that n 0 will depend on x because we have only assumed the point wise convergence, so

let us call it n suffix x. So, we can say that there exist n suffix x in fact our whole

point is to find n 0 which does not depend that is the whole idea of the proof. So, starting

initially we do not know that, so let us take there exist n suffix n in such that n bigger

than or equal to n suffix x this implies mod f n x minus f x less than epsilon. Now, let

us also use the fact that this is monotonically increasing sequence for each x f n, x is a

monotonically increasing sequence of real numbers.

We know that a monotonically increasing sequence converges to its supremum monotonically, so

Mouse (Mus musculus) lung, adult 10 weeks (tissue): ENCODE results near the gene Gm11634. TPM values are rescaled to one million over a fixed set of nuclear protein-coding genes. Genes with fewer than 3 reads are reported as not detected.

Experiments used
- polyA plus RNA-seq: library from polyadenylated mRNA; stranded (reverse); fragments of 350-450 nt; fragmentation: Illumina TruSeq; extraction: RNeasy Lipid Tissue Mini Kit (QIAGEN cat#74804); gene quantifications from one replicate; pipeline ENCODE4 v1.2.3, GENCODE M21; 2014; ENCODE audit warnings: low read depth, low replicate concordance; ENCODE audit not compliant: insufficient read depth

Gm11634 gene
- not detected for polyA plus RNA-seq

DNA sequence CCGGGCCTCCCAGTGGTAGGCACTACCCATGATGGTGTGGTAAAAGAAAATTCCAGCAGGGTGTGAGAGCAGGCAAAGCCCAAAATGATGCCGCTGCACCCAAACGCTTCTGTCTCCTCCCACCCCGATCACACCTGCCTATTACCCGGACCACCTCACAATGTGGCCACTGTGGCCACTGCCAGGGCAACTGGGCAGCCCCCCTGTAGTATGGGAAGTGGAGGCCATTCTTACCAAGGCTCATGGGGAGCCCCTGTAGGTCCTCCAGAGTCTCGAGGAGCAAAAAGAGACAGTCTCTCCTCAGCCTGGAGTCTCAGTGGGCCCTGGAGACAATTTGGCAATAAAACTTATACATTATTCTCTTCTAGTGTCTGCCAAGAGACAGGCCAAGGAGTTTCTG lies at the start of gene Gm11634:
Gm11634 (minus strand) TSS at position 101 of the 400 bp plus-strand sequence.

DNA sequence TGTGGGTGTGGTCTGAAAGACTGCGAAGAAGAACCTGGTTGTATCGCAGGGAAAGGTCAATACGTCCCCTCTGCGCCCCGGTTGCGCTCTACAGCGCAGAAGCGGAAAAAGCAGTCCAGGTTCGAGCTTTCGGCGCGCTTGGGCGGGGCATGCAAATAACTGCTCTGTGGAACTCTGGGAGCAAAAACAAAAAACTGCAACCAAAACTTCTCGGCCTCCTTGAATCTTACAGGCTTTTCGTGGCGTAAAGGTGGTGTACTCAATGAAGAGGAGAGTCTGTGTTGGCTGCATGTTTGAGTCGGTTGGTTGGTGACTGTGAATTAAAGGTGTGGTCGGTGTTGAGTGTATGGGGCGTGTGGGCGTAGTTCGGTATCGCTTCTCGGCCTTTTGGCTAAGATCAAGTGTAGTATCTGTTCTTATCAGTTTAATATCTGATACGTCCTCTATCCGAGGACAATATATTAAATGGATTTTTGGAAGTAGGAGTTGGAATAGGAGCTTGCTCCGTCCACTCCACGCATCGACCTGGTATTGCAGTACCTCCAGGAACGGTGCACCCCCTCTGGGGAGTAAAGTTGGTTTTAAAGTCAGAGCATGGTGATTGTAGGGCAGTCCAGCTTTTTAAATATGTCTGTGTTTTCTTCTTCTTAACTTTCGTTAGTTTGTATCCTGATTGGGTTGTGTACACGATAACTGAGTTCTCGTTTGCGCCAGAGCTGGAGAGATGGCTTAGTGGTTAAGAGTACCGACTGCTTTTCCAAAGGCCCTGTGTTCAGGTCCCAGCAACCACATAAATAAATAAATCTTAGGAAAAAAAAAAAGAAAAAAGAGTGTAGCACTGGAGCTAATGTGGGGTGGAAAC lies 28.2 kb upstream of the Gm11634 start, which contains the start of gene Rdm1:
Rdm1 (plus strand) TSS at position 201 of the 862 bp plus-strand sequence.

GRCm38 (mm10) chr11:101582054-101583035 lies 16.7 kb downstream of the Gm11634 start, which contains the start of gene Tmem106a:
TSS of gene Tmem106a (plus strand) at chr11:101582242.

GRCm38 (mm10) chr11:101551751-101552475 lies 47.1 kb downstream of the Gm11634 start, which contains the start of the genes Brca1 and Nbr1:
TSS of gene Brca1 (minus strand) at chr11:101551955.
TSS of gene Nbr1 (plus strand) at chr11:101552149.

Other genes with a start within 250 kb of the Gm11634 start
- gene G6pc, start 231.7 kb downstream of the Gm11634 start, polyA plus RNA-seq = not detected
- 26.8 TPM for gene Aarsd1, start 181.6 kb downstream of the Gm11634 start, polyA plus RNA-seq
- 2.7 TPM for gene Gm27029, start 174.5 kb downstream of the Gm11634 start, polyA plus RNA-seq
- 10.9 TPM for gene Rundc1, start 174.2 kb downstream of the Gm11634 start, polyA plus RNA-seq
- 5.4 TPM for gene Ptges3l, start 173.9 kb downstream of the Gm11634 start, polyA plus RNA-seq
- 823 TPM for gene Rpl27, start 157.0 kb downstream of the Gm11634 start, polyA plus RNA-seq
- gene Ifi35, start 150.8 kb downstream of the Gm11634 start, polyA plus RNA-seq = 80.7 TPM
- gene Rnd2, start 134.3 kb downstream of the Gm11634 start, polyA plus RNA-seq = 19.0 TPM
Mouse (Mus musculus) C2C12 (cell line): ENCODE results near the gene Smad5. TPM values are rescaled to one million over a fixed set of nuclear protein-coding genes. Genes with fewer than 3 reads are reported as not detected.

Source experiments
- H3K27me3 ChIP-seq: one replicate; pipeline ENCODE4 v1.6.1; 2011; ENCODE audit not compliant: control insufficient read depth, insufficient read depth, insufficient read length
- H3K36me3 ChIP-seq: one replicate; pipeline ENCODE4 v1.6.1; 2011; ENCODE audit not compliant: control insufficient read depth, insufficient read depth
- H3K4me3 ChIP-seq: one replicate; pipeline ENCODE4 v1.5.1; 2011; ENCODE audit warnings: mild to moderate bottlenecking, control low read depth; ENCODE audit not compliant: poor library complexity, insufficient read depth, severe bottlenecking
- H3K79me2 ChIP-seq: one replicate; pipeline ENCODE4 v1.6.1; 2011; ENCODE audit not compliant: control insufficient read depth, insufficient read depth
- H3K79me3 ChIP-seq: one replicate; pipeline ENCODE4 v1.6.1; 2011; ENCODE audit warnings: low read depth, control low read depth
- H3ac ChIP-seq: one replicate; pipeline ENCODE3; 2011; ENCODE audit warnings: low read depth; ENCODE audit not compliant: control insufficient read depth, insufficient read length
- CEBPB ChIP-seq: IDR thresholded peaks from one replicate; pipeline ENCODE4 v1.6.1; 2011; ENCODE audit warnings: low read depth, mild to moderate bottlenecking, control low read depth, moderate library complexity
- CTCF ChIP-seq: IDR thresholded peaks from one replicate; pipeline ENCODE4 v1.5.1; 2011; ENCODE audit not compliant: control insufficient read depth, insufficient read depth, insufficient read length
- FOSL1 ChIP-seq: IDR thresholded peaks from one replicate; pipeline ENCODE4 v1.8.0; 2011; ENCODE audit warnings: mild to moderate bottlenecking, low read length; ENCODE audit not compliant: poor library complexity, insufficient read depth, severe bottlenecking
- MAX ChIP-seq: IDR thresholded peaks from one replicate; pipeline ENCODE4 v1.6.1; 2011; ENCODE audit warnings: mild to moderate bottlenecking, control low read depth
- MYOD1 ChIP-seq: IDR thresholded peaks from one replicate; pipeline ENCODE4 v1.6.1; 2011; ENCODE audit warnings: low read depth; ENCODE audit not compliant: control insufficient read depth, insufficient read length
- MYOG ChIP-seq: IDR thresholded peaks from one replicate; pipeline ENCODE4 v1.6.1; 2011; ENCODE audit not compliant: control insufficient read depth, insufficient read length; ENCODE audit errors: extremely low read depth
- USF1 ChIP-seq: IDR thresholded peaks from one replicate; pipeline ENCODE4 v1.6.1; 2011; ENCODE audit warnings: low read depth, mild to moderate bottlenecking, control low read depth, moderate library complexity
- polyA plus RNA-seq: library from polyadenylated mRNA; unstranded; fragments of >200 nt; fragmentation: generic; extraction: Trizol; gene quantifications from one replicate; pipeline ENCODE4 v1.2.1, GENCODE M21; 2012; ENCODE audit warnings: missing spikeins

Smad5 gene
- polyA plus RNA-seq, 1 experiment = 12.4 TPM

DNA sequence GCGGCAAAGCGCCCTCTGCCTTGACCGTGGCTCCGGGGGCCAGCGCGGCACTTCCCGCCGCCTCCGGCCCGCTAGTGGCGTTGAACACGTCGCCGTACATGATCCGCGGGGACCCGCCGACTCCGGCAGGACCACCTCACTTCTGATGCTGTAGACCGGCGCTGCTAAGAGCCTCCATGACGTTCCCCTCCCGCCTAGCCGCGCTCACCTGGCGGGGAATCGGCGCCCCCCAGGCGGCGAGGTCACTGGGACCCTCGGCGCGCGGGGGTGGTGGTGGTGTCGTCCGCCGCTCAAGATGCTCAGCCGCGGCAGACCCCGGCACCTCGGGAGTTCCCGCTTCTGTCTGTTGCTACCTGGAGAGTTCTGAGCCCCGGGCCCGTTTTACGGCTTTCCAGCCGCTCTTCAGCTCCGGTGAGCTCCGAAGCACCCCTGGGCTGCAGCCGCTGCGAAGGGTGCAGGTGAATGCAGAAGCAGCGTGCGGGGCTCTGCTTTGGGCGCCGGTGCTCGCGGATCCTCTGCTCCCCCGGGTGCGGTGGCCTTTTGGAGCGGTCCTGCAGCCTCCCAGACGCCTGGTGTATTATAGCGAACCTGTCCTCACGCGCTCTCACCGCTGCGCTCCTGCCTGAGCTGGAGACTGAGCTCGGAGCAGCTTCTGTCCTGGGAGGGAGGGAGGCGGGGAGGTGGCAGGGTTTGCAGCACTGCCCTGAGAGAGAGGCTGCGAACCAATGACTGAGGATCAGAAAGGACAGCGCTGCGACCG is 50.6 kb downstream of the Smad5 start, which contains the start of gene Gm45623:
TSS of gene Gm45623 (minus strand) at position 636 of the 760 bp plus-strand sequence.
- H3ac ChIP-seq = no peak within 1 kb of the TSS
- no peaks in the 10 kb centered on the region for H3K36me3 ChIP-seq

each f n x is less not equal to f x and f x is the supremum of all those f n x. So,

let us rewrite this and I will use for this number n suffix x, I will take is equal to

n suffix x, so what do we know this n suffix x we of course we know that f n x at x this

is always less not equal to f x. But, because f n x minus f x is less than this, what this

means is that f n x lies between f x minus epsilon to f x plus epsilon. So, this must

be f n x also must be bigger than this is f x will obviously less than f x plus epsilon,

but this will be f n x will be bigger than f x minus epsilon f n x is bigger than f x

minus epsilon I will just look at this part of the inequality.

That is, that is the one which is useful, now and what it means is that f x minus this

f n suffix x at x, remember everything is happening at x this f depends x I am taking

that particular function f suffix n suffix x evaluating that at x, evaluating n at x,